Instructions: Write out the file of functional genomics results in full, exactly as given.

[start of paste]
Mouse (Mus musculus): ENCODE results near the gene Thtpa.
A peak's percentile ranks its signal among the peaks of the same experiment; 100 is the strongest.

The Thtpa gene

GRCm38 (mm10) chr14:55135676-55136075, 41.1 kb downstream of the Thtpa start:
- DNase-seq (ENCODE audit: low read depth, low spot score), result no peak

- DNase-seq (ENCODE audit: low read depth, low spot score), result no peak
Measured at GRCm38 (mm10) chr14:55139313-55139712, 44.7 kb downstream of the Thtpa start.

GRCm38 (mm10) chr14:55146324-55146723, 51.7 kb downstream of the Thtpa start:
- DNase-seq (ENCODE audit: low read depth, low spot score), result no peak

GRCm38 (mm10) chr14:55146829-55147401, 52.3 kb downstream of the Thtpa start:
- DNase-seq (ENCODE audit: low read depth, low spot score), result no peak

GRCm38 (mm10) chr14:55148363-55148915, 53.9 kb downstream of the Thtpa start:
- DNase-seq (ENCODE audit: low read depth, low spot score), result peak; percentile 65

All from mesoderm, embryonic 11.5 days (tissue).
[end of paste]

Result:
Mouse (Mus musculus): ENCODE results near the gene Thtpa.
A peak's percentile ranks its signal among the peaks of the same experiment; 100 is the strongest.

The Thtpa gene

GRCm38 (mm10) chr14:55135676-55136075, 41.1 kb downstream of the Thtpa start:
- DNase-seq (ENCODE audit: low read depth, low spot score), result no peak

- DNase-seq (ENCODE audit: low read depth, low spot score), result no peak
Measured at GRCm38 (mm10) chr14:55139313-55139712, 44.7 kb downstream of the Thtpa start.

GRCm38 (mm10) chr14:55146324-55146723, 51.7 kb downstream of the Thtpa start:
- DNase-seq (ENCODE audit: low read depth, low spot score), result no peak

GRCm38 (mm10) chr14:55146829-55147401, 52.3 kb downstream of the Thtpa start:
- DNase-seq (ENCODE audit: low read depth, low spot score), result no peak

GRCm38 (mm10) chr14:55148363-55148915, 53.9 kb downstream of the Thtpa start:
- DNase-seq (ENCODE audit: low read depth, low spot score), result peak; percentile 65

All from mesoderm, embryonic 11.5 days (tissue).